My Team Returns
Once I completed Braking Point, I moved onto My Team. Unlike Braking Point, My Team is a returning feature from F1 2020. Here, you start out with the bare bones of a Formula One team. Your job is to drive and manage the team, taking points and money for glory and development.
I’ve not gotten as deep into this just yet, but having built my Jordan F1 team and plagarising as much of the Irish F1 team as I could, I’ve been enjoying this mode. Like Braking Point, the real fun comes from when you find your sweet spot in the difficulity settings. This is all about finding a balance between the racing assists, like braking and steering while also tweaking the AI you’re up against to be beatable but only when you’re hitting the apex, getting your braking and acceleration points just right.
One element of the F1 games that I personally really enjoy is Time Trial mode. In the build up to race weekend, I’ll fire up the game and do 20 odd laps of the track F1 is visiting that week. I just find it interesting to get a better feel for the track but also to pit my own ability against other online gamers.
A Departure From Reality
The pandemic has made developing the F1 franchise’s official game a living nightmare for Codemasters. Last year, there were constantly last minute decisions as races were cancelled, while Mercedes’ fantastic gesture of changing to an all-black livery caused further game headaches.
F1 2021 offers a 2021 Championship mode, where you can play alongside the season as it happens. The problem is that it’s already completely different looking to the real schedule.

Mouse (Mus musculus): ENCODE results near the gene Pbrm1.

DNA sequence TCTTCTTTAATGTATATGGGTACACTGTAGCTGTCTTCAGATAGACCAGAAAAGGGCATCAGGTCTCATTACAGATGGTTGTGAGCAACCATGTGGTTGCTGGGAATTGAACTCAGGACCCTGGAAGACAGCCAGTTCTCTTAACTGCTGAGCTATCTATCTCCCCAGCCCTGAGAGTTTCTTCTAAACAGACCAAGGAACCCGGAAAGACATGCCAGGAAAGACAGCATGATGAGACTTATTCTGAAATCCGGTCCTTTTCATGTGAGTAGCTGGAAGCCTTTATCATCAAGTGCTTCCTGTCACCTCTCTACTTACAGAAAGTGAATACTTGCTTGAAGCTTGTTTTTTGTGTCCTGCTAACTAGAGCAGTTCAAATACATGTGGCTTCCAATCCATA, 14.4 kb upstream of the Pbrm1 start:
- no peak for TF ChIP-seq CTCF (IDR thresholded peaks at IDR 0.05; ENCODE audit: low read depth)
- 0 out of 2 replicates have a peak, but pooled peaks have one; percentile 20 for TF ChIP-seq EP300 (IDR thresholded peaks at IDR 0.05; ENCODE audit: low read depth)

Austria appears just once. There’s no Portuguese or Italian Romagne Gran Prix. Perhaps the most unfortunate ommission, while also being the most understandable is Sprint Qualifying. This is a new qualification format being trialled this weekend in Silverstone. It might never seen light of day again, so the developers can be forgiven. Indeed, they can be forgiven for everything given the circumstances they’re releasing this game in.
Just like you don’t pick your race winner during Free Practice 1 on a Friday, it’s tough to give F1 2021 a full review this early. The game takes some time to get through for a start. I’ve finished Braking Point and found it entertaining if not a little cheesy and wildly unrealistic in parts. Secondly, and perhaps more importantly, online is a massive part of the fun with these games. While I didn’t enjoy F1 2020 all that much online on Xbox, the experience on PS5 was totally different so I’ll update this review once the servers get populated.
But, with the game launching on July 16th, and if you need a quick opinion now, here it is. This is a worthy entry to mark Codemasters and EA Sports teaming up for the first time. Sure, some elements have hardly been reinvented from F1 2020 and the ongoing pandemic means not everything aligns perfectly. But the load times alone is enough to get excited about. On top of that, it’s nice to have the updated teams. Sure enough, if you’ve played F1 2020 to death, the upgrade might not be overwhelming but it’s an upgrade nonetheless.
F1 2021 is fun.
Like the FIFA series, it’s difficult to resist the perennial upgrade and now, with Braking Point and hopefully further online developments, you’ll be getting your money’s worth.